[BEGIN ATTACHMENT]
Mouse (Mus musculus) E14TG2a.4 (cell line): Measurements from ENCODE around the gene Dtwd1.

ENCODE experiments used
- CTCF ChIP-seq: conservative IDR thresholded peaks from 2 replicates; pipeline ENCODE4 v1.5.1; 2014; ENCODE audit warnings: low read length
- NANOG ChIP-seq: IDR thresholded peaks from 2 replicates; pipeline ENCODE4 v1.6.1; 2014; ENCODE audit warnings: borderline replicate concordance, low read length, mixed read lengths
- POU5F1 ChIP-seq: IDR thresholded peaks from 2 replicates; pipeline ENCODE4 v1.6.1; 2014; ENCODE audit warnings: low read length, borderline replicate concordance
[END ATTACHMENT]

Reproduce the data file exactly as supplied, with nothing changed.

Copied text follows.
Mouse (Mus musculus) E14TG2a.4 (cell line): Measurements from ENCODE around the gene Dtwd1.

ENCODE experiments used
- CTCF ChIP-seq: conservative IDR thresholded peaks from 2 replicates; pipeline ENCODE4 v1.5.1; 2014; ENCODE audit warnings: low read length
- NANOG ChIP-seq: IDR thresholded peaks from 2 replicates; pipeline ENCODE4 v1.6.1; 2014; ENCODE audit warnings: borderline replicate concordance, low read length, mixed read lengths
- POU5F1 ChIP-seq: IDR thresholded peaks from 2 replicates; pipeline ENCODE4 v1.6.1; 2014; ENCODE audit warnings: low read length, borderline replicate concordance